Our dog would have seizures once every 2-3 weeks and would be very incoherent afterwards. When a seizure was about to start, he would walk around trying to get our attention and try to get close to someone.

On the positive side, other than the occasional seizures, he lived a long and relatively normal life. Probably the best dog I’ve ever had.

You know dogs can sense oncominh seizures in humans? Many are trained to warn a person or provide support when the fit starts.

Does anyone have any experience with alternative medcines for epilepsy in dogs, or perhaps dietary changes? Would love to hear about them.

Definitely like to hear people’s experiences on this point. I’d rather that than doping her up all the time.

There was a doctor at the Warner Village Dog Expo Dealy that said he could help our Ke-Le with Chinese medicines. Though I’m reluctant to try it, we are going to meet with him at some point and find out the details of such treatment.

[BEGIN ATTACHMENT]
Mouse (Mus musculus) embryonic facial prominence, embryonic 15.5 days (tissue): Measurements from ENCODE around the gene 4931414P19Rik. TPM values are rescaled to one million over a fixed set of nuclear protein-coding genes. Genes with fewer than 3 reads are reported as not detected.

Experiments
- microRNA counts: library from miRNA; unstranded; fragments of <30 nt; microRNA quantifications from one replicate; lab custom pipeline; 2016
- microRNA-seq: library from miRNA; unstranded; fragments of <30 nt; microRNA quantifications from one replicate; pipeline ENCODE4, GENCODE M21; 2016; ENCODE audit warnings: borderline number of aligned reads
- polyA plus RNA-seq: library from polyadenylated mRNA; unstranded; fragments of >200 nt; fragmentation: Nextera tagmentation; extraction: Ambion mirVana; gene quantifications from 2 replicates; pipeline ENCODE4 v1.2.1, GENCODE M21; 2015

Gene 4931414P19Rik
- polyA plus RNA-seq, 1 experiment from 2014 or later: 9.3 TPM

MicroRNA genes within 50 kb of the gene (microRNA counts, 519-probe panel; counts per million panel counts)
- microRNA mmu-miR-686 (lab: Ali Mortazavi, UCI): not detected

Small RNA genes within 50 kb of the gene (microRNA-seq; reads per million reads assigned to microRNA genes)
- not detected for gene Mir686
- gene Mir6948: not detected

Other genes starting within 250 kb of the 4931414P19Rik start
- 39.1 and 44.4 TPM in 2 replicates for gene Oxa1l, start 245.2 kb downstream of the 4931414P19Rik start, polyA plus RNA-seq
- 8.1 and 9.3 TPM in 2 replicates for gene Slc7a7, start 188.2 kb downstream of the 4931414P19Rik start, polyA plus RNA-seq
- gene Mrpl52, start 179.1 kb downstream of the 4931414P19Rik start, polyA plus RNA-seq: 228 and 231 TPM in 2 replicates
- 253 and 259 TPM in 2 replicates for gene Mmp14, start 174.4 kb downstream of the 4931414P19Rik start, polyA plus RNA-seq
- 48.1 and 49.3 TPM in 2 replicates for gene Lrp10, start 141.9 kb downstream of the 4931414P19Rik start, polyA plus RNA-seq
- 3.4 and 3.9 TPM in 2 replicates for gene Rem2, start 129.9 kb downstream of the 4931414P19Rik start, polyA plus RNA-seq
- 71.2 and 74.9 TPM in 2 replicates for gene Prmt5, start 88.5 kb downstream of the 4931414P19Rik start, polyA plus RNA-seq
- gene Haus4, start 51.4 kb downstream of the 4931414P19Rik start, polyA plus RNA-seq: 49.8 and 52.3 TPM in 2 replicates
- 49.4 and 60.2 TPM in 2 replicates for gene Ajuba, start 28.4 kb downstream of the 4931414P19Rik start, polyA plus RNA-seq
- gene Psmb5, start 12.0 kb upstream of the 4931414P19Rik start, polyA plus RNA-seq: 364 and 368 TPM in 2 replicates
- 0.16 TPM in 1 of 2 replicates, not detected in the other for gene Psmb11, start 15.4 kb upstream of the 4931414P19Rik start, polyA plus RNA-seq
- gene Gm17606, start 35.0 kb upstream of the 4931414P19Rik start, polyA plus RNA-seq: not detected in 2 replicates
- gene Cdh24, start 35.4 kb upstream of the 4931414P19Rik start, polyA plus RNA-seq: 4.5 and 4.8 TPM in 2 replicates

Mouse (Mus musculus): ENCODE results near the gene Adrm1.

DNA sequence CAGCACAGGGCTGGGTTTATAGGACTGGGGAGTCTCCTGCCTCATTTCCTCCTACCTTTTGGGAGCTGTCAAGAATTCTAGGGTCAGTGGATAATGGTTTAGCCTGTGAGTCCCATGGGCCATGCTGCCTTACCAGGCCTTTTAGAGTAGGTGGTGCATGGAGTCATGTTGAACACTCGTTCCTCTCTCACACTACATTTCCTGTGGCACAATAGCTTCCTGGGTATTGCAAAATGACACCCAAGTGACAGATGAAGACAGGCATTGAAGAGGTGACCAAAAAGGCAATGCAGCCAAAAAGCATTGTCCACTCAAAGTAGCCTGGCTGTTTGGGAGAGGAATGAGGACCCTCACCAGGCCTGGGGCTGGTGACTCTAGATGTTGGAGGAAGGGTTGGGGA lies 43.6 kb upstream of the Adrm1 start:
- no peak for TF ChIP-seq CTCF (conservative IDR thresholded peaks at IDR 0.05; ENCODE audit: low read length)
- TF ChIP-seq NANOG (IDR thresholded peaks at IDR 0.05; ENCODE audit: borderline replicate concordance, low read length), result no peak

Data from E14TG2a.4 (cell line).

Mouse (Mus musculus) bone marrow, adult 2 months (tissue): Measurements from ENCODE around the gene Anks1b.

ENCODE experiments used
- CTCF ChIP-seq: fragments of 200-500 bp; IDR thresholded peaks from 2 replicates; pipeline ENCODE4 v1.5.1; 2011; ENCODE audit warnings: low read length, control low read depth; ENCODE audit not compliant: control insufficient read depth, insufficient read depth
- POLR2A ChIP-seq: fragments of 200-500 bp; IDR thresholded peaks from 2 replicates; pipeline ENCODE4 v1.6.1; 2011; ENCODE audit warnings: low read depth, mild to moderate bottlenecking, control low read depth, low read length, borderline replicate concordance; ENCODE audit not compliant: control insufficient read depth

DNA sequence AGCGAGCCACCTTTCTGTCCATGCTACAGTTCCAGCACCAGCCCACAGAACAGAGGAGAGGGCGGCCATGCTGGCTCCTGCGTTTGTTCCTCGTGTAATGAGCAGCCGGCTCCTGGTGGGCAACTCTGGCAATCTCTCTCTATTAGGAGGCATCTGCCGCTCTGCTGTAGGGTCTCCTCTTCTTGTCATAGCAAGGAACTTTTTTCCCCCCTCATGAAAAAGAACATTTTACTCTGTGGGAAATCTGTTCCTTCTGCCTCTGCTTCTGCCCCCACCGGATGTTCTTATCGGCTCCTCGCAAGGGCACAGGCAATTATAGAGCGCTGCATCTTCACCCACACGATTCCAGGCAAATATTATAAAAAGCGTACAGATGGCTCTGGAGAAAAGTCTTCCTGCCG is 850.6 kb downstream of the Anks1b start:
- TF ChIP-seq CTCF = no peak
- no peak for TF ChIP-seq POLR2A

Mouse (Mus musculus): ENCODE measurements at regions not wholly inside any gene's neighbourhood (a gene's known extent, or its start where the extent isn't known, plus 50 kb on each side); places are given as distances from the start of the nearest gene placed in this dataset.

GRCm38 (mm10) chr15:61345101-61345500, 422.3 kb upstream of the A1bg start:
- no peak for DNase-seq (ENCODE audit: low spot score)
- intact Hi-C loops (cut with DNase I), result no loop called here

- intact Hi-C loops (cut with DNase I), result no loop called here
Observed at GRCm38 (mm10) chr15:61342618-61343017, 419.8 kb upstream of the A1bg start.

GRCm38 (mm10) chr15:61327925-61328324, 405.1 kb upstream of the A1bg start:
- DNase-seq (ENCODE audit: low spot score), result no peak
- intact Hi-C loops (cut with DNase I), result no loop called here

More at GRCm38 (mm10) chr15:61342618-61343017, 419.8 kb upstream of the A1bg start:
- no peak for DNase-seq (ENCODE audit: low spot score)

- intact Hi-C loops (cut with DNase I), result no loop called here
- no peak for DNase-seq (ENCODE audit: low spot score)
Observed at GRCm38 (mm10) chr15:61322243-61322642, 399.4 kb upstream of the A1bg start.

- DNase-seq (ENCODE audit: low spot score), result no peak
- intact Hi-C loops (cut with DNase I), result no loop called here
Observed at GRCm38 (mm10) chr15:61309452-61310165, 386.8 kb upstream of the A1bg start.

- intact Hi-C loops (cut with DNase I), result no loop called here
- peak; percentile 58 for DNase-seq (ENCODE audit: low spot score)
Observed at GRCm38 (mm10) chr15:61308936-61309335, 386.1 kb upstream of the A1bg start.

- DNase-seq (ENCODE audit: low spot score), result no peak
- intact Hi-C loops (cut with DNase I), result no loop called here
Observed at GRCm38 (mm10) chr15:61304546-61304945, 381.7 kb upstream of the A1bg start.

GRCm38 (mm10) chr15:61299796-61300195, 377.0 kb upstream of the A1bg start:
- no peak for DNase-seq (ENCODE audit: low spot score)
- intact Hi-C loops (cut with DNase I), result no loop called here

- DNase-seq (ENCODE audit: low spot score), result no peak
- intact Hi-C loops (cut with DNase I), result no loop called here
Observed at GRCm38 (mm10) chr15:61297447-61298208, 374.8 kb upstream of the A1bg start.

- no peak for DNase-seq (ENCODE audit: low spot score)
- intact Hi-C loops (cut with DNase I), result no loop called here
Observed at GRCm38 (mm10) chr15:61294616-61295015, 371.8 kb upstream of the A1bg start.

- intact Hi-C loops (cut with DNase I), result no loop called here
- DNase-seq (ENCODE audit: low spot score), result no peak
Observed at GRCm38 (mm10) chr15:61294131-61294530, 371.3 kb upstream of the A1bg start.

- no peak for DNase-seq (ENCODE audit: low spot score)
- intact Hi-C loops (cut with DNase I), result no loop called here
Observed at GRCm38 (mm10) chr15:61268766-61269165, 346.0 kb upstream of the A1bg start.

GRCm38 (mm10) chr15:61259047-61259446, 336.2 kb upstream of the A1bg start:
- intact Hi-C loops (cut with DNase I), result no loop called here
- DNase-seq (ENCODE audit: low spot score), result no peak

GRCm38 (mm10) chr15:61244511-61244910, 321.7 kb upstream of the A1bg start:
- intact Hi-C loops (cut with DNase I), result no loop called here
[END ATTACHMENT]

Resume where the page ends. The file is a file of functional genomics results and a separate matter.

One bit of advice we learnt after the second day: limit any epileptic dog’s water intake. Our pup’s a full grown golden retriever and we give her about 200ml an hour. Give them much more than that and they’ll be a bit on the schitzo side.

I saw a documentary once about a boy who was epileptic. The doctors kept trying different drugs…but nothing seemed to help. Plus, the side effects of the medications were making his quality of life worse…not better. Finally the doctors decided that surgery was the only option left (to seperate the two halves of the brain). The mother had to litteraly steal her son out of the hospital and then take him to an alternative clinic she read about.

The alternative clinic just changed his diet…and he never had a seizure again.

So yeah…I hope you guys can find some type of alternative medicine that works.

I’m a frequent lurker, but this is my first post. I was delighted to see the topic on canine epilepsy since I’ve been dealing with this with my 4-year-old Welsh Terrier for the past two-and-a-half years.